Cheers,
Paul This reply was modified 1 year ago by Paul G. Abel.
 This reply was modified 1 year ago by Paul G. Abel.
 This reply was modified 1 year ago by Paul G. Abel.
26 May 2023 at 8:50 pm #617534Dr Paul LeylandParticipantPaul: a very nice summary!
There are other approaches to QGD. the Wikipedia article on quantum gravity lists a couple of dozen or so.
Stephen Wolfram and I have long thought that the universe may be a cellular automaton with asyet unknown rules. A recent development by Wolfram posits that the fundamental quantities in the cellular automaton may not be occupancy (as in the classic Game of Life) but graphs. The rules convert a parent graph into another for its child. https://www.wolframphysics.org/technicalintroduction/ contains a simple but lengthy exposition of his ideas. https://www.wolframphysics.org/ itself gives links to a wide variety of related topics.
26 May 2023 at 11:23 pm #617539Paul G. AbelParticipantThere are indeed other approaches but these are the two main attempts so far, and the history of their developments allows a fairly simple introduction to the area without too much technical detail. In any case, many of them are similar in approach albeit with different wave equations (Dirac, YangMills+gravity, DeWittWheeler) and don’t as yet add much to the general picture I was describing for Ken.
Yes, I am familiar with Wolfram’s idea I have to say I am not convinced at the moment. I have no issues with spacetime geometry being an emergent phenomenon, nor indeed time being an emergent phenomenon (which I’m sure it is and I wouldn’t be surprised if it has more than one dimension), but as yet I haven’t seen anything which really deals with the problems discussed here or other problems like the violation of unitarity.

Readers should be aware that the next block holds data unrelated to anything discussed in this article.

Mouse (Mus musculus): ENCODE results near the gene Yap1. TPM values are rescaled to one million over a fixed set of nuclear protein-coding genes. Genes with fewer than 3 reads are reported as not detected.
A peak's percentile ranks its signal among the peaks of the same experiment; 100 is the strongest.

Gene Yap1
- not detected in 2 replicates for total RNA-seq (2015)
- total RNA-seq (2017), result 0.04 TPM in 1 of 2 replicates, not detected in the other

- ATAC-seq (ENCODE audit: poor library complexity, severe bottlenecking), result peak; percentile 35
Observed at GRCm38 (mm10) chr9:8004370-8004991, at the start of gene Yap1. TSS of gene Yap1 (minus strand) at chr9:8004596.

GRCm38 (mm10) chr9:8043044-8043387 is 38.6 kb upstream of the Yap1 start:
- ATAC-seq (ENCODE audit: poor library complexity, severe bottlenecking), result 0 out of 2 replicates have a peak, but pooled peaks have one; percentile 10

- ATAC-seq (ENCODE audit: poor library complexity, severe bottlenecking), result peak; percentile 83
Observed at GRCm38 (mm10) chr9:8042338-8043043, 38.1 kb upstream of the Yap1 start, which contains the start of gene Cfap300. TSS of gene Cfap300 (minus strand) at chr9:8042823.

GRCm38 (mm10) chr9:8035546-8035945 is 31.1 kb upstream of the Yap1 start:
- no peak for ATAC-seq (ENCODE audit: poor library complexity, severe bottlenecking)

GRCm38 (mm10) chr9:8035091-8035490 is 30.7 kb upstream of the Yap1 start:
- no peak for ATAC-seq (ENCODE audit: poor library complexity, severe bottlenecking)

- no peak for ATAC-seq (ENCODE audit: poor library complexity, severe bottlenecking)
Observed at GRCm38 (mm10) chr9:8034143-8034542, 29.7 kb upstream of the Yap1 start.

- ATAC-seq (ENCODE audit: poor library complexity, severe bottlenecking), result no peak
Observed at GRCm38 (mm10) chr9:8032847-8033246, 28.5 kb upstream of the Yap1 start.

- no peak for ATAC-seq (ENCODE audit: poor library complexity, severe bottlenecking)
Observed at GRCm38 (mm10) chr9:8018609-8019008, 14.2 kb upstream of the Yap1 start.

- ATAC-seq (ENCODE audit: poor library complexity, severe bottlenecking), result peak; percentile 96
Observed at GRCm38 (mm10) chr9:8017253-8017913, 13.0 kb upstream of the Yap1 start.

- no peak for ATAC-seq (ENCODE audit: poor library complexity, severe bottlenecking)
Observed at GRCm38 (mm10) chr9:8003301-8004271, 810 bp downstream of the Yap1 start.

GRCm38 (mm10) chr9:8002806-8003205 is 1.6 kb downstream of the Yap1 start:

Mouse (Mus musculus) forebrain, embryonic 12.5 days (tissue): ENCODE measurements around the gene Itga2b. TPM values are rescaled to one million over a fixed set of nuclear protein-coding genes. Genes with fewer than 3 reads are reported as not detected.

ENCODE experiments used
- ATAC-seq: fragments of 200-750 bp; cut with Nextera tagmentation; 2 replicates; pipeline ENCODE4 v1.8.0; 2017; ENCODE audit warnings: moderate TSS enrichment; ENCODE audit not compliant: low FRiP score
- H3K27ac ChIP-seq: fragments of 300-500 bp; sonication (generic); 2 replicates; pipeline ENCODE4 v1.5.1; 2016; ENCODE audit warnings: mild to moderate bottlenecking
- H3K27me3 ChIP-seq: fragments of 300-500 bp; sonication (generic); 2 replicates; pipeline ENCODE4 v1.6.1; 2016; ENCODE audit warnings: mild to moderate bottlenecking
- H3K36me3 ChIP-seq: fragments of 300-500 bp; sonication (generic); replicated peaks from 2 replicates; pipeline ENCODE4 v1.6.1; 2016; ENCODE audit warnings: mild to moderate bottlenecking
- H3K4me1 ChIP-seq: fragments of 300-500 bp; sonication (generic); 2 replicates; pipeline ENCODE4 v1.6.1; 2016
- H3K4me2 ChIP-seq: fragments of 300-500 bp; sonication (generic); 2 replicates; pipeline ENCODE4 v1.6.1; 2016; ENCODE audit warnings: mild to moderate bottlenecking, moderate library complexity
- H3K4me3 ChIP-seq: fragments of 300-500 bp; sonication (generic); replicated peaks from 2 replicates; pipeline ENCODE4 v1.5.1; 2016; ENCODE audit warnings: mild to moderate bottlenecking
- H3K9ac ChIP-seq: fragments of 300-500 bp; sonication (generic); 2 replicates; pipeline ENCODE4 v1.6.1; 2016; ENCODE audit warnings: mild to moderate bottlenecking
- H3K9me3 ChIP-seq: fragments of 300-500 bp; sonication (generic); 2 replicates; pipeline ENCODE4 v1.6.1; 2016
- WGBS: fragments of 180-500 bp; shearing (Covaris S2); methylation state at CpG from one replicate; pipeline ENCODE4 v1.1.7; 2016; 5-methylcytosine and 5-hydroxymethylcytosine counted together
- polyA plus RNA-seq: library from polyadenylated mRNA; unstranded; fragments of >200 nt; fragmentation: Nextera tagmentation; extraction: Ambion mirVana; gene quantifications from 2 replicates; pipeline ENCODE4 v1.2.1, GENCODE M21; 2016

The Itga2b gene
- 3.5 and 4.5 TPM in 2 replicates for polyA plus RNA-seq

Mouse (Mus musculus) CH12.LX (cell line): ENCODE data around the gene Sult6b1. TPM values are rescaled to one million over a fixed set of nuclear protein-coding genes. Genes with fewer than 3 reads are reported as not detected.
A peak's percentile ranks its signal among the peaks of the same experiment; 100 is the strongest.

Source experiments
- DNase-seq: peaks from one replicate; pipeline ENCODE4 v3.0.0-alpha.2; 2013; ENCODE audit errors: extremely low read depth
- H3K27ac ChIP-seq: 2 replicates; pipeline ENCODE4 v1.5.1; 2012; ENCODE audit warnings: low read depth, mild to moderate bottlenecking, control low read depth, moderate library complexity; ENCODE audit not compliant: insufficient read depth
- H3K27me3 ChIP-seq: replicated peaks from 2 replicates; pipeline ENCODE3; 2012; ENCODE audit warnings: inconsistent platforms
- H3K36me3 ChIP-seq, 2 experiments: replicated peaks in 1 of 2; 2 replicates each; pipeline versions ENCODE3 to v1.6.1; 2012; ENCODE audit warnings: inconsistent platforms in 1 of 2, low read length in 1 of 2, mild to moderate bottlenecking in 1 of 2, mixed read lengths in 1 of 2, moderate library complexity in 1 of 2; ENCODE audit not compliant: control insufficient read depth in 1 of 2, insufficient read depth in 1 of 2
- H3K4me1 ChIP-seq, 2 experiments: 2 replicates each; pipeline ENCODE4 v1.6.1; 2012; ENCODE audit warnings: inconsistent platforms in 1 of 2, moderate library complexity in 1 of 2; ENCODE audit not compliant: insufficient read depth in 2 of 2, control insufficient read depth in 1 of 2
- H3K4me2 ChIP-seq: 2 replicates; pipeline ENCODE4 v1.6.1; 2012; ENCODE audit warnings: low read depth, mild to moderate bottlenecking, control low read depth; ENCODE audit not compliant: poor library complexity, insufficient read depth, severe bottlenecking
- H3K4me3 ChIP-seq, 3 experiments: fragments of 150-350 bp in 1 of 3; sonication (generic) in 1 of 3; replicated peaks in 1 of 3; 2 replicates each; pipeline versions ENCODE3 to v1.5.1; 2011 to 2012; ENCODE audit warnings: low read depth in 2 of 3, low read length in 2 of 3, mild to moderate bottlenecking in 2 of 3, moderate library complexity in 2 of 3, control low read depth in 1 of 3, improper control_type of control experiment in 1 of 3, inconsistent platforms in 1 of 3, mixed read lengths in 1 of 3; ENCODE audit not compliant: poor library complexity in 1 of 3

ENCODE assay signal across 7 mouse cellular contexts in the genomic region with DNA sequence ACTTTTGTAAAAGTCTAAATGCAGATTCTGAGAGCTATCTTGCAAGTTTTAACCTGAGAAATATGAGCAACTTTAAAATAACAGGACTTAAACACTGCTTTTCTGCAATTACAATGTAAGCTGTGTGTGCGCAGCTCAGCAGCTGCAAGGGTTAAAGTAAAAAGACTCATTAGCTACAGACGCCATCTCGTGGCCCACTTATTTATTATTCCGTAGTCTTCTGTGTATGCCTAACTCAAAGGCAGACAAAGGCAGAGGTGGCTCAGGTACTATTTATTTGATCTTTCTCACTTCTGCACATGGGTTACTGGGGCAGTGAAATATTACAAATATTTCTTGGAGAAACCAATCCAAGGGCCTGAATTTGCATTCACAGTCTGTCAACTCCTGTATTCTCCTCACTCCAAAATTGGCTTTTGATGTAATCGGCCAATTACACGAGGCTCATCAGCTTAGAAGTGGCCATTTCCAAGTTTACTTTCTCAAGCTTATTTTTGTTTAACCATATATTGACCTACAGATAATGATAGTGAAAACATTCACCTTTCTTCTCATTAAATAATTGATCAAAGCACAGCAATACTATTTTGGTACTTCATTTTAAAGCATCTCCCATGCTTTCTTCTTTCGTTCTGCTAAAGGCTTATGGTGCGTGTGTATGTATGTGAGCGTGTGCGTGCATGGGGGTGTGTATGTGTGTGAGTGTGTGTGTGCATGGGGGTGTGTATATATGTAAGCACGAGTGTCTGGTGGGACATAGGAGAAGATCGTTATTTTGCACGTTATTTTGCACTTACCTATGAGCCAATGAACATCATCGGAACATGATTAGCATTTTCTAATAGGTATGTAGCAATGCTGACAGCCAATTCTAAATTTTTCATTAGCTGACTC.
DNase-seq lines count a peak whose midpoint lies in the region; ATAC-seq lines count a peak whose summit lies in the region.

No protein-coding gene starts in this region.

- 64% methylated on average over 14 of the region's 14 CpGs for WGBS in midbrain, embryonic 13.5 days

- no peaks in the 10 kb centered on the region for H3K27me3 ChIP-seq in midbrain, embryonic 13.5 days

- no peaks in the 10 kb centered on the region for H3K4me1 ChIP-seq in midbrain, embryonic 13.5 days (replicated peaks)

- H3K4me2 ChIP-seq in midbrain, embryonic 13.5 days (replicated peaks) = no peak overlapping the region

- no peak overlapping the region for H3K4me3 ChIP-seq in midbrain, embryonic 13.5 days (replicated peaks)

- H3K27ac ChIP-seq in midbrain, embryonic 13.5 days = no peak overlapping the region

cheers,
Paul27 May 2023 at 11:55 am #617543Dr Paul LeylandParticipantPaul:
I was pretty sure you would would be well acquainted with the field. My post was addressed primarily to those who are not (yet) so well informed. That’s why I took care to include easily accessible links to alternative theories.
For my part, Wolfram may well be on to something useful but he is a very long way from a theory of everything and I suspect that he agrees with me. My suspicion is that a paradigm shift will be needed for a successful merger between quantum fields and GR as a set of functions over a 1+3 dimensional continuum. The shift is likely to be as profound and disruptive as that which separates Newtonian/Galilean mechanics and quantum field theory as descriptions of the motions of particles.
FWIW, Stephen and I have known each other since 1982 and still keep in touch occasionally.
27 May 2023 at 10:09 pm #617550Richard MilesParticipantGood to have the two Paul’s potted descriptions of facets of cosmology. Makes for a nice read on a Saturday evening!
Richard
28 May 2023 at 12:53 pm #617553Ken WhightParticipantI agree with you Richard, thank you Paul and Paul for your replies, I just have to try and fully understand them now!
I had an enjoyable career working for Philips Research from 1973 to 2008, mainly in silicon device physics (to 1993) during the time when computing power was rapidly expanding. However, I have always had an interest in the more exotic fields of Cosmology and Quantum/Particle Physics and over the years have tried to
improve my knowledge in these areas. So now that I have completed my stellar spectroscopy project (BAA Forum topic “Spectral Line Modelling – please would somebody review the work) I think my winter project will be to try once again to improve my cosmological knowledge.In the past I have tried to work my way through quite a few books on GR (getting a little further each time) more recently I have worked through the “Theoretical Minimum” books by Lenoard Susskind and got to chapter 10 (before running out of steam!) of “Quantum Field Theory for the gifted amateur” by Tom Lancaster & Stephen j. Blundell, I have also bought “Covariant Physics” by Moataz H. Emam. It’s difficult working alone so would anybody like to join me in studying these books? Are there better books?